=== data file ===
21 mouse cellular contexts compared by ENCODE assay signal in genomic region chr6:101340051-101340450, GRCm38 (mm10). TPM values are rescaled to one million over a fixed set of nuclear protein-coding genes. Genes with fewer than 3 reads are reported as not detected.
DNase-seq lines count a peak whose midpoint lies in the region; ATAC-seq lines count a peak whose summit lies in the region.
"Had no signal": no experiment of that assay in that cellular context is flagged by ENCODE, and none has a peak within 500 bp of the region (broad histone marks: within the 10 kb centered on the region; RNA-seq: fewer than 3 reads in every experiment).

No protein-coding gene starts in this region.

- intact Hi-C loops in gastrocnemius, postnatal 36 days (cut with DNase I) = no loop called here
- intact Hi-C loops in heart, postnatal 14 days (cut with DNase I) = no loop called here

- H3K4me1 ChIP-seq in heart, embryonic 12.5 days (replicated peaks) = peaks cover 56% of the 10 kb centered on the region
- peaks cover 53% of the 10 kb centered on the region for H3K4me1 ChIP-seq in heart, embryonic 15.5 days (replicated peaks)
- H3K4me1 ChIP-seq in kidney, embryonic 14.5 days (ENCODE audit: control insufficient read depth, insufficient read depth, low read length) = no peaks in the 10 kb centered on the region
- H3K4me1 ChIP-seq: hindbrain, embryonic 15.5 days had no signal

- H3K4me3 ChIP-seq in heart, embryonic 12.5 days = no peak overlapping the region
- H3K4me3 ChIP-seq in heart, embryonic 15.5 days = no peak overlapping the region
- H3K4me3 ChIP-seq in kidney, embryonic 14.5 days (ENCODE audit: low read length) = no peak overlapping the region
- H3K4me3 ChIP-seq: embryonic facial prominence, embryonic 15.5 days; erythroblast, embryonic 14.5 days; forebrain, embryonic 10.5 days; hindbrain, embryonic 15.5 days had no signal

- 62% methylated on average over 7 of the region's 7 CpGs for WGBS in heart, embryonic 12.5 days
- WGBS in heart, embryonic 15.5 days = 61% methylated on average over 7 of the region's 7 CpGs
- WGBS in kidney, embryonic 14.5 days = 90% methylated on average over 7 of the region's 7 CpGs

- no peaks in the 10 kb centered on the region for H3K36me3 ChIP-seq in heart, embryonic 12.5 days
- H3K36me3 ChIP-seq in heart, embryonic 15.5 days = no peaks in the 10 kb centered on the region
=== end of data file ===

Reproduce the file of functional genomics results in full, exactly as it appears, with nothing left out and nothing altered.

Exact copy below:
21 mouse cellular contexts compared by ENCODE assay signal in genomic region chr6:101340051-101340450, GRCm38 (mm10). TPM values are rescaled to one million over a fixed set of nuclear protein-coding genes. Genes with fewer than 3 reads are reported as not detected.
DNase-seq lines count a peak whose midpoint lies in the region; ATAC-seq lines count a peak whose summit lies in the region.
"Had no signal": no experiment of that assay in that cellular context is flagged by ENCODE, and none has a peak within 500 bp of the region (broad histone marks: within the 10 kb centered on the region; RNA-seq: fewer than 3 reads in every experiment).

No protein-coding gene starts in this region.

- intact Hi-C loops in gastrocnemius, postnatal 36 days (cut with DNase I) = no loop called here
- intact Hi-C loops in heart, postnatal 14 days (cut with DNase I) = no loop called here

- H3K4me1 ChIP-seq in heart, embryonic 12.5 days (replicated peaks) = peaks cover 56% of the 10 kb centered on the region
- peaks cover 53% of the 10 kb centered on the region for H3K4me1 ChIP-seq in heart, embryonic 15.5 days (replicated peaks)
- H3K4me1 ChIP-seq in kidney, embryonic 14.5 days (ENCODE audit: control insufficient read depth, insufficient read depth, low read length) = no peaks in the 10 kb centered on the region
- H3K4me1 ChIP-seq: hindbrain, embryonic 15.5 days had no signal

- H3K4me3 ChIP-seq in heart, embryonic 12.5 days = no peak overlapping the region
- H3K4me3 ChIP-seq in heart, embryonic 15.5 days = no peak overlapping the region
- H3K4me3 ChIP-seq in kidney, embryonic 14.5 days (ENCODE audit: low read length) = no peak overlapping the region
- H3K4me3 ChIP-seq: embryonic facial prominence, embryonic 15.5 days; erythroblast, embryonic 14.5 days; forebrain, embryonic 10.5 days; hindbrain, embryonic 15.5 days had no signal

- 62% methylated on average over 7 of the region's 7 CpGs for WGBS in heart, embryonic 12.5 days
- WGBS in heart, embryonic 15.5 days = 61% methylated on average over 7 of the region's 7 CpGs
- WGBS in kidney, embryonic 14.5 days = 90% methylated on average over 7 of the region's 7 CpGs

- no peaks in the 10 kb centered on the region for H3K36me3 ChIP-seq in heart, embryonic 12.5 days
- H3K36me3 ChIP-seq in heart, embryonic 15.5 days = no peaks in the 10 kb centered on the region